LONDON - Smiling soccer star David Beckham graced the cover of Britain's new newspaper for children as it made its debut on Friday.
Inside, more serious news awaited young readers: a piece on the dangers of smoking to a look at how Britain holds local elections to a "Boring but Important" section on issues like rising oil prices.
The paper is called First News, caters to kids 9-12 years of age, comes out once a week and costs one pound ($1.85).
The tabloid-format paper, with an initial print run of 307,000, is the brainchild of two veterans from the go-go world of British media, which has no fewer than 10 national newspapers: Piers Morgan, former editor of the tabloid Daily Mirror, is the editorial director, and editor Nicky Cox formerly ran the British Broadcasting Corp.'s family division.
The aim is to feature the same kind of stories as regular newspapers, in areas including science, the environment, sports and showbiz, as well as lighter stuff and games.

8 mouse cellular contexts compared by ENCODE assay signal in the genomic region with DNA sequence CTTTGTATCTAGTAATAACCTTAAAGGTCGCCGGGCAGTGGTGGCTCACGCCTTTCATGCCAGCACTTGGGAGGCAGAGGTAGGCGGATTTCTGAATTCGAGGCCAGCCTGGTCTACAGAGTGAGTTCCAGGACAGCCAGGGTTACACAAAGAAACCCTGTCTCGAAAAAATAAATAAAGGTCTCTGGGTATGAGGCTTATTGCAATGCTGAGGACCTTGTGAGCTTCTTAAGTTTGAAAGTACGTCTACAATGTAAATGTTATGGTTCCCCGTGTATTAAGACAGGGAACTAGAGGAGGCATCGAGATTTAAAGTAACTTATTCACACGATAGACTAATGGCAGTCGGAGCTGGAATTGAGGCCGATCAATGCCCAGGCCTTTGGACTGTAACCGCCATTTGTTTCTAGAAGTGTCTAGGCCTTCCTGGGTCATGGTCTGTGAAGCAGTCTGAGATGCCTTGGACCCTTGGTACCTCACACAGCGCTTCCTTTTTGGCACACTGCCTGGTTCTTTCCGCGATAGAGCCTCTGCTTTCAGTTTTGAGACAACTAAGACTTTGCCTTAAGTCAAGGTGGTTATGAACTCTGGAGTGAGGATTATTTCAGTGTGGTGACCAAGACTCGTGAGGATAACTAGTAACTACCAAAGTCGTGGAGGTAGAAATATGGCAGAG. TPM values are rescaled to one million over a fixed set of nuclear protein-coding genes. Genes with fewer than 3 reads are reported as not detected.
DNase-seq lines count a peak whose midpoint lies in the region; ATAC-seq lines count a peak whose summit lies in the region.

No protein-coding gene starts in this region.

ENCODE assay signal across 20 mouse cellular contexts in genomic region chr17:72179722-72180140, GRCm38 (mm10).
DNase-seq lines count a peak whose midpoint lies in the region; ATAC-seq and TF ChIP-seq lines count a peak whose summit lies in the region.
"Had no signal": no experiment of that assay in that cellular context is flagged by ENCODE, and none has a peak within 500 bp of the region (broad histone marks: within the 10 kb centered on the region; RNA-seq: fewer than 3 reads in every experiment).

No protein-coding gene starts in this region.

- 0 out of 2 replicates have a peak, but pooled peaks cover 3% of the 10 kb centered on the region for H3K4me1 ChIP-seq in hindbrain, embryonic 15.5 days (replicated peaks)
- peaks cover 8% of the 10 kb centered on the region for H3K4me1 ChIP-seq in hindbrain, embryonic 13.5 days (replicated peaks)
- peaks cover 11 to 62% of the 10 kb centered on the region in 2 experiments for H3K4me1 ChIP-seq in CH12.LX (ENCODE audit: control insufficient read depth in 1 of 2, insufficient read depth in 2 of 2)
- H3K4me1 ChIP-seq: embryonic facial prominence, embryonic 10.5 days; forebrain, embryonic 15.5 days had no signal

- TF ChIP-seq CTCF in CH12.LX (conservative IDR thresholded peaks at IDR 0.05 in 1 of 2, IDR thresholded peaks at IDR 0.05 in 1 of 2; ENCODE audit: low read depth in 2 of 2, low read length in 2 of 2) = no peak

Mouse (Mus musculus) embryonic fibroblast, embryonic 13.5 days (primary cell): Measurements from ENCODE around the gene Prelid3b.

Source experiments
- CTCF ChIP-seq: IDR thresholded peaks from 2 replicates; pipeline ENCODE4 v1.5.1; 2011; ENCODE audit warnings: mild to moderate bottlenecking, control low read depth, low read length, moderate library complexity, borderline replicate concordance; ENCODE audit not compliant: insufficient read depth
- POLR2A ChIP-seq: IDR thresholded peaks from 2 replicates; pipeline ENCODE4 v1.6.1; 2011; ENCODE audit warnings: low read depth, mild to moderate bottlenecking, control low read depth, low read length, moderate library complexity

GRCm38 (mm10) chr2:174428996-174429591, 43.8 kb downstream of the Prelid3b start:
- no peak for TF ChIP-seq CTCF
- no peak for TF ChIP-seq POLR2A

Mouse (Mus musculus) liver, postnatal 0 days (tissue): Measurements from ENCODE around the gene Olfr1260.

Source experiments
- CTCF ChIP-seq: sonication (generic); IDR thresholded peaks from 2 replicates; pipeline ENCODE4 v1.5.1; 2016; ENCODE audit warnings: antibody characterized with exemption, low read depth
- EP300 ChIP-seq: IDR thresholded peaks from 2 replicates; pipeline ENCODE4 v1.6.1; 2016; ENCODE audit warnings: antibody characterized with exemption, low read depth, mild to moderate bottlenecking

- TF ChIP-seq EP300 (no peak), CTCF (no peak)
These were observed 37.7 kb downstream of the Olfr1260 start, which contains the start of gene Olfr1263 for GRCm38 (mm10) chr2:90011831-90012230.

Too much emphasis on hard news would doom the paper, Cox said. "It needs to be cool and something kids are proud to be seen with - not something they want to hide in their bag," she added.
Friday's serious parts included a piece on foreign convicts being released from British jails without being considered for deportation, the dangers of bird flu and the woes of the British health care system.
Some of the fluff: a bit on the world's largest cow, the world's largest skateboard (it uses car tires) and Britain's national doughnut week, billed as "the perfect excuse to act like Homer Simpson."
As one of several celebrity contributors, First News boasts billionaire entrepreneur Richard Branson, who was also on the front page Friday. In his first column, he urged kids to send him business ideas for his critique.
"Hey, you never know, I might even be able to give you a few tips to help it get off the ground," Branson wrote.